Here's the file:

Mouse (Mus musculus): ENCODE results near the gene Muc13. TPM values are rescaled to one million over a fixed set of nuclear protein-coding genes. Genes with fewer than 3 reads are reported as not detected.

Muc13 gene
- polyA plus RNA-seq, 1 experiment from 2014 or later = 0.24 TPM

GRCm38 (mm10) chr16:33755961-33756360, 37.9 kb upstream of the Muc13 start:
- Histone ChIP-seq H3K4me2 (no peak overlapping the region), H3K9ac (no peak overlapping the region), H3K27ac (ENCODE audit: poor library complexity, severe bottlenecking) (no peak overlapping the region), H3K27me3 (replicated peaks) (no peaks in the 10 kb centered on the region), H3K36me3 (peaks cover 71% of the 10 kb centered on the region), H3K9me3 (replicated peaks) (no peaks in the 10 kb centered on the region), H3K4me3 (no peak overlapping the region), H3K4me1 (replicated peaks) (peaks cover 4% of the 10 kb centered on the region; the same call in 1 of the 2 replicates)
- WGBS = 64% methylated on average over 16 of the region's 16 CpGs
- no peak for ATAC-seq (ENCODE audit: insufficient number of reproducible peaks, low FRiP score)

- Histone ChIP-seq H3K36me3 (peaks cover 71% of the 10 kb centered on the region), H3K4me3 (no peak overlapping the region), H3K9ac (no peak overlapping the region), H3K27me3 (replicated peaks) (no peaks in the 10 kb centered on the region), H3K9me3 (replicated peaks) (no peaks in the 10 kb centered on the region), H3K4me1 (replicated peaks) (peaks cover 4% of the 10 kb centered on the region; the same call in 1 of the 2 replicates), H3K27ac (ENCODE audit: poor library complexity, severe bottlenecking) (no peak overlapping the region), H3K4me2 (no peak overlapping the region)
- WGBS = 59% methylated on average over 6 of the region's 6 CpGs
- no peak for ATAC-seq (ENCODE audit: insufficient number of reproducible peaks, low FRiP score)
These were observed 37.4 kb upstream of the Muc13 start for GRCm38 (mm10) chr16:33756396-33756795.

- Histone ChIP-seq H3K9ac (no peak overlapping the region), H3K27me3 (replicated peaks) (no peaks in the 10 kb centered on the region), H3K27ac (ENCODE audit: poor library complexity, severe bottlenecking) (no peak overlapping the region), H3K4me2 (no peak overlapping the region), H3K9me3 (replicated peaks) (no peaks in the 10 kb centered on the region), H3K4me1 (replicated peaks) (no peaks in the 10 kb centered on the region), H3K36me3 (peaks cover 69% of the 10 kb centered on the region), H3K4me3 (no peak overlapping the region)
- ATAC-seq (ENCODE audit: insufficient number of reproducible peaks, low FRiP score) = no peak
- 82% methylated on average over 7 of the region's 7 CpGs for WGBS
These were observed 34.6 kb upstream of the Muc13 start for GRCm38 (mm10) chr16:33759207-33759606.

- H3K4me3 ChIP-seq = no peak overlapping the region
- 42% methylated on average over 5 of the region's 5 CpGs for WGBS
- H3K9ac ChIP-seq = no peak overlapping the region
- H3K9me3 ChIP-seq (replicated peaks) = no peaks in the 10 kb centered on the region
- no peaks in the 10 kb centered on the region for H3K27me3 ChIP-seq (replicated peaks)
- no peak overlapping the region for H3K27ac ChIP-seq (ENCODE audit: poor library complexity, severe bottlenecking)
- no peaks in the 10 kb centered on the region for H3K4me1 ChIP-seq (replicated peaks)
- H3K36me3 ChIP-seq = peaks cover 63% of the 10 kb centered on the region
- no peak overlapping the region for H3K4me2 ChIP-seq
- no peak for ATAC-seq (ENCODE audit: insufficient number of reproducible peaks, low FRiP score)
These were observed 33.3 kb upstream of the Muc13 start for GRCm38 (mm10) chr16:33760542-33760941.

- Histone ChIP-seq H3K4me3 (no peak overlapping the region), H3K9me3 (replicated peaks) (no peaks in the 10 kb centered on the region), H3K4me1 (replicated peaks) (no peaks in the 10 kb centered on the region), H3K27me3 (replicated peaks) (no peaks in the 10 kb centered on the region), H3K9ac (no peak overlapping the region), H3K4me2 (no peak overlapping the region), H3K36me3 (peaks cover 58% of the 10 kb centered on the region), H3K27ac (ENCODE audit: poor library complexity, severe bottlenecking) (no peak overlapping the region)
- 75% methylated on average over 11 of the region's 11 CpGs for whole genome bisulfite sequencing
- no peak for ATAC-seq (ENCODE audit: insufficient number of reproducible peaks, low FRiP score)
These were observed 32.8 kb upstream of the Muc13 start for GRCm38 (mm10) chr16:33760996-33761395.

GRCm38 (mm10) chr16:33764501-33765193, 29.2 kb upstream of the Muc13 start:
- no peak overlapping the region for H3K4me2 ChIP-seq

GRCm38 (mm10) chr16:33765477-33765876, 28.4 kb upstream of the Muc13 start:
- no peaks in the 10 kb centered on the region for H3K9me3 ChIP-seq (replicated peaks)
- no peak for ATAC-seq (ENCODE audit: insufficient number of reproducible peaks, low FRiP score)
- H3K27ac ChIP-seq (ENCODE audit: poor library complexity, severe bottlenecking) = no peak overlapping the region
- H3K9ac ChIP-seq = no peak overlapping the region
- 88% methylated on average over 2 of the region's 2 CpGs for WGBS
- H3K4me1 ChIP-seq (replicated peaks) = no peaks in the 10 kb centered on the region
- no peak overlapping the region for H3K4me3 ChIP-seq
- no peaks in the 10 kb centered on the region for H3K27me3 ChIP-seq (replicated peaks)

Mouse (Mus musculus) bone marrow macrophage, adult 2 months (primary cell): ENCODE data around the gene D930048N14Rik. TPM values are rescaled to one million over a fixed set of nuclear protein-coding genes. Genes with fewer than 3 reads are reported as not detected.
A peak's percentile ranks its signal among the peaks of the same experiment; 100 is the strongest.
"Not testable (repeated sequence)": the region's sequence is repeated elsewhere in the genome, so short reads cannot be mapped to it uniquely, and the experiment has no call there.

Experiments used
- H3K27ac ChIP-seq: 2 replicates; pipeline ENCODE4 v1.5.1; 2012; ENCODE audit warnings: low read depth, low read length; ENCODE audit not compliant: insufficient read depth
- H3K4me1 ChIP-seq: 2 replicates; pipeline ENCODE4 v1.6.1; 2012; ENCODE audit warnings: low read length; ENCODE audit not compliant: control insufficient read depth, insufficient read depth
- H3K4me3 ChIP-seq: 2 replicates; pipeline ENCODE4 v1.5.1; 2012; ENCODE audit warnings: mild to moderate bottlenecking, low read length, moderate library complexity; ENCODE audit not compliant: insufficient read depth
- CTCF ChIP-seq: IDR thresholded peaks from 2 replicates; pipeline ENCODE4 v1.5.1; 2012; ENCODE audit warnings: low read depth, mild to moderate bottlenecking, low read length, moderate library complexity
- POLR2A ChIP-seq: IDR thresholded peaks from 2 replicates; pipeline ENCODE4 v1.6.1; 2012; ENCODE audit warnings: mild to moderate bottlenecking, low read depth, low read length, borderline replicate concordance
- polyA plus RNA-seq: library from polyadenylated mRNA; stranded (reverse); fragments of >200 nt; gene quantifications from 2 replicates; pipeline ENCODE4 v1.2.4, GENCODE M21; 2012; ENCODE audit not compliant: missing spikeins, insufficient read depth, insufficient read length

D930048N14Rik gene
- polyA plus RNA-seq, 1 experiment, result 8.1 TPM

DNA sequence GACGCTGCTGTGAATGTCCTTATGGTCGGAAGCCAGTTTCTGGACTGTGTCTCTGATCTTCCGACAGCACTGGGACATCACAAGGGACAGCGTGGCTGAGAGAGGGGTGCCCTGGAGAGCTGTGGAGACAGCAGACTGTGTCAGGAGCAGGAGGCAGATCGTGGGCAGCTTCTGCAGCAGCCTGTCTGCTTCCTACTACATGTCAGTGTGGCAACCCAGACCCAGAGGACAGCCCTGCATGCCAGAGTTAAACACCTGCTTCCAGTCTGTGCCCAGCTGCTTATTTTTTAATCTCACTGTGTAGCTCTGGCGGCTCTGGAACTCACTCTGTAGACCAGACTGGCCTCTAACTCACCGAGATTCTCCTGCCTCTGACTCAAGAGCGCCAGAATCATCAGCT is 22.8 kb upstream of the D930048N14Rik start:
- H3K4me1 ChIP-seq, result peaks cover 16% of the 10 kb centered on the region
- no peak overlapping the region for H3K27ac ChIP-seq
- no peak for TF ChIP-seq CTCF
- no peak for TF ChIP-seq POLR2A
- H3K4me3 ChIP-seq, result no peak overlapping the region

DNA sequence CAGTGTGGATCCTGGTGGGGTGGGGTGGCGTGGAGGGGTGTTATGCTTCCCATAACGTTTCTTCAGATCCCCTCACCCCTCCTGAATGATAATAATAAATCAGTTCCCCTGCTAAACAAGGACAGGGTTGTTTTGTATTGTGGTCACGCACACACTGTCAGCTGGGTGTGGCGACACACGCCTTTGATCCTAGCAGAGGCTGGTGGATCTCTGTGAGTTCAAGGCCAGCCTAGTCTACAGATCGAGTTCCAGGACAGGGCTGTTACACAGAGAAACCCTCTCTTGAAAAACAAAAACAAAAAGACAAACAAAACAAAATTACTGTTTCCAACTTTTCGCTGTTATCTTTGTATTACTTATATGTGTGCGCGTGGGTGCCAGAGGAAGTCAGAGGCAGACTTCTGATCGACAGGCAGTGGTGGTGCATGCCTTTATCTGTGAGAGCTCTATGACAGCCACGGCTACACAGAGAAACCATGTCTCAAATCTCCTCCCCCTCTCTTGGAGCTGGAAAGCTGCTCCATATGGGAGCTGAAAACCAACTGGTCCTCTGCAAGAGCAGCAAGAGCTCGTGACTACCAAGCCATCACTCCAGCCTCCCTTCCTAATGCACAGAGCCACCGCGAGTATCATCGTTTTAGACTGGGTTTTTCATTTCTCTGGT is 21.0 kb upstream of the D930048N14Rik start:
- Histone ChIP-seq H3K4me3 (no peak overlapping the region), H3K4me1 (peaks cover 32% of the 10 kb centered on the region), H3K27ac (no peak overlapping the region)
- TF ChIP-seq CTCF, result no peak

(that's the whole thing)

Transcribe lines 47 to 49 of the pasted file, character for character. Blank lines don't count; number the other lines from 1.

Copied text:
- H3K4me1 ChIP-seq: 2 replicates; pipeline ENCODE4 v1.6.1; 2012; ENCODE audit warnings: low read length; ENCODE audit not compliant: control insufficient read depth, insufficient read depth
- H3K4me3 ChIP-seq: 2 replicates; pipeline ENCODE4 v1.5.1; 2012; ENCODE audit warnings: mild to moderate bottlenecking, low read length, moderate library complexity; ENCODE audit not compliant: insufficient read depth
- CTCF ChIP-seq: IDR thresholded peaks from 2 replicates; pipeline ENCODE4 v1.5.1; 2012; ENCODE audit warnings: low read depth, mild to moderate bottlenecking, low read length, moderate library complexity